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I'm conducting some experiments to test for the pressure exerted by a thermally expanding cylinder inside a tube. The cylinder is placed snugly inside the tube, usually with zero to a few 0.001s clearance. The cylinder has a higher coefficient of friction than the tube, therefore we expect pressure to be exerted onto the inside surface area. I've tried using

\begin{equation}

P=E\frac{\Delta R}{R}

\end{equation}

where E is the elastic modulus of the cylinder and $\Delta$ R is the constrained length (also considering the expansion of the outer tube). And R is the radius of the cylinder. Am I right in assuming the expansion is radial?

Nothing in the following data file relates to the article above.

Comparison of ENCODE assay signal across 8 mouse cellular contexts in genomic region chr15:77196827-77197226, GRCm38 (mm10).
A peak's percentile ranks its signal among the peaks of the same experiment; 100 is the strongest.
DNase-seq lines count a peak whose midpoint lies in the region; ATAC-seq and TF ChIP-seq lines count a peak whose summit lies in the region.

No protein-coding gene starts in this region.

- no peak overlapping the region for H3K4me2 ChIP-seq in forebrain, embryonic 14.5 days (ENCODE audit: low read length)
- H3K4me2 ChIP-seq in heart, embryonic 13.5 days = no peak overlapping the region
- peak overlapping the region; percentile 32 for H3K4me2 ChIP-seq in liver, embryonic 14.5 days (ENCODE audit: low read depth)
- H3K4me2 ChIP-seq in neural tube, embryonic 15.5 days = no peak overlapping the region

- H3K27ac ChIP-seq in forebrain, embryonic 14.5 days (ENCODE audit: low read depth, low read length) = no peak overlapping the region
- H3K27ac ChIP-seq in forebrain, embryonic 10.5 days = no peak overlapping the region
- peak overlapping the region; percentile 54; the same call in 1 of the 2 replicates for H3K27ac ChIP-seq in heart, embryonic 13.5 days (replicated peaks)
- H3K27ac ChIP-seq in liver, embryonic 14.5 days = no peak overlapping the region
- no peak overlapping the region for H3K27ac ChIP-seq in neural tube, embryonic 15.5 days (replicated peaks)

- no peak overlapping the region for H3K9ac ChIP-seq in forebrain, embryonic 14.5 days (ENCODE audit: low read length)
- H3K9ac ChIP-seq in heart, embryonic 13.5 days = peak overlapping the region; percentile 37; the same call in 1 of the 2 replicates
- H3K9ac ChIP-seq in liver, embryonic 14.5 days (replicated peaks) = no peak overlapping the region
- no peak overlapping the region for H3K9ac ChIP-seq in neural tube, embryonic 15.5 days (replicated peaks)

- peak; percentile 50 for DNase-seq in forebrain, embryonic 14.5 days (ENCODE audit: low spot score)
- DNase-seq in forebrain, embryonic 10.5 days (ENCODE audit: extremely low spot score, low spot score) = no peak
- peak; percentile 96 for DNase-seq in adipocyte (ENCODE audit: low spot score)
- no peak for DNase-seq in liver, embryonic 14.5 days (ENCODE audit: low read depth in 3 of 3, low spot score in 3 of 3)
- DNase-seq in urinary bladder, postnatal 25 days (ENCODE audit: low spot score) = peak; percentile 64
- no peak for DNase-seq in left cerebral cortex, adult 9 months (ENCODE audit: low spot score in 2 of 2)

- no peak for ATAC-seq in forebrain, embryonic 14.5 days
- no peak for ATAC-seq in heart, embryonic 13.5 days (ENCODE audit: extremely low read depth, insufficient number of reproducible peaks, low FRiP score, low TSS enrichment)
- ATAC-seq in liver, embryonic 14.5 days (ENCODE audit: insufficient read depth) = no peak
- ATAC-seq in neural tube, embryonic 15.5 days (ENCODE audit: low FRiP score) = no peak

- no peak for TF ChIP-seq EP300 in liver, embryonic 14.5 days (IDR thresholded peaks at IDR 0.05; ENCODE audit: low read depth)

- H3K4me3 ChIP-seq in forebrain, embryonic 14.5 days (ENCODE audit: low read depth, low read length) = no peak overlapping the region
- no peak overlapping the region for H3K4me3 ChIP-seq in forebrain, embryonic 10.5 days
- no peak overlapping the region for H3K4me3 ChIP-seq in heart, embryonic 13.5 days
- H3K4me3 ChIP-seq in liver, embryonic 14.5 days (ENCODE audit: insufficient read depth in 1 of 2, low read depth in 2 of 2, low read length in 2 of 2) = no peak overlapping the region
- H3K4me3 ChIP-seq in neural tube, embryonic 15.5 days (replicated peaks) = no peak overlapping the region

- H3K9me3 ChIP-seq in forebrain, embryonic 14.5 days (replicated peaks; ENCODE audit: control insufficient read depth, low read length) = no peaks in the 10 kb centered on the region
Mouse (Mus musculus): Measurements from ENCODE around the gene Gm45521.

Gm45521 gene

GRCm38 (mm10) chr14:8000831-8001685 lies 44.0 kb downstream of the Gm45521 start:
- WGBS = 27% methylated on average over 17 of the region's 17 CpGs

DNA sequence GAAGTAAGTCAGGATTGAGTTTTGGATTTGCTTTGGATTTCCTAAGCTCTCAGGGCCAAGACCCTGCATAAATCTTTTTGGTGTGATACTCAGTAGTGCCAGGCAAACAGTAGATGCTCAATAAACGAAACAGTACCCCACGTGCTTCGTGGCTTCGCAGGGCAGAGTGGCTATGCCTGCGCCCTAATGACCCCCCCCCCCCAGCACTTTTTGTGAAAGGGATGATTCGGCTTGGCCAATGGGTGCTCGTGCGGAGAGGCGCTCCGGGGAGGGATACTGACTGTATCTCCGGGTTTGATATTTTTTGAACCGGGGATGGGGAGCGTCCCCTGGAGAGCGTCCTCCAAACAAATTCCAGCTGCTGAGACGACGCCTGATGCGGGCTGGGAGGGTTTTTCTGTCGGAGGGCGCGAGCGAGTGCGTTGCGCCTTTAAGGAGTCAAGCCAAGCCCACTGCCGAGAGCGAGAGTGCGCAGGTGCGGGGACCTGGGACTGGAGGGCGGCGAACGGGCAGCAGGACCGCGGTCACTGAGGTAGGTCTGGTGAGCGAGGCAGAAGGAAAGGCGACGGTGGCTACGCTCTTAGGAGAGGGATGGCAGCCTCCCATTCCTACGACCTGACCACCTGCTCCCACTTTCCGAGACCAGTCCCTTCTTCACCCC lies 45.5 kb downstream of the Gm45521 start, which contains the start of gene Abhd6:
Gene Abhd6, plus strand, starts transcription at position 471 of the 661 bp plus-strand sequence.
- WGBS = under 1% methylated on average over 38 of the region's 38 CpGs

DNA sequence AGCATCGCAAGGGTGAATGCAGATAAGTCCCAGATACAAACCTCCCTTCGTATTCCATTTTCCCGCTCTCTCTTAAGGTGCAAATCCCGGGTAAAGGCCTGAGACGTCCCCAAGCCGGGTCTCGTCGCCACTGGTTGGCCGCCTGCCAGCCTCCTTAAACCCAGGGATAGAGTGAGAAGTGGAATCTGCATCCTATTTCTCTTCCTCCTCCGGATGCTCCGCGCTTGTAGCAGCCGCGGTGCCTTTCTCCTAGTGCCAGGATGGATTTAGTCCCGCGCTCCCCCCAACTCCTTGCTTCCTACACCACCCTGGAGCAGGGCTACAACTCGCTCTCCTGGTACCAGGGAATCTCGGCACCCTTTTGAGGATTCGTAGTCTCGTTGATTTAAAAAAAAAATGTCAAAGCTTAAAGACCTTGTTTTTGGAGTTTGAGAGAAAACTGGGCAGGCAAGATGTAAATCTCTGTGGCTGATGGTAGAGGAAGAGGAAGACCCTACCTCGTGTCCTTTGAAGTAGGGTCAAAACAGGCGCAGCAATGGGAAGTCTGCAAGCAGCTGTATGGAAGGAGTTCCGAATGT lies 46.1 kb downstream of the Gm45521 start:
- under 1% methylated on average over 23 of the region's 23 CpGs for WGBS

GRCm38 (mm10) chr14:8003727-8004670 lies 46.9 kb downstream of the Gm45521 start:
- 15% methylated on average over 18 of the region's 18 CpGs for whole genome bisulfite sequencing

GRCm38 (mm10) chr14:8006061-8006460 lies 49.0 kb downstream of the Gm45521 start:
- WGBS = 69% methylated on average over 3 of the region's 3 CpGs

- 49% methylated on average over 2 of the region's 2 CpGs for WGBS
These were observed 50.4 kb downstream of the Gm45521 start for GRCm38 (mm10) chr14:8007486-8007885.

Now enter a new variable. The tube is lined with a soft fabric that will absorb some of the pressure as deflection. How can I calculate the pressure on the surface of the fabric liner caused by the thermally expanding cylinder? Is there a way to include both compressibilities (elastic modulii) into one equation? Help!

Thanks!!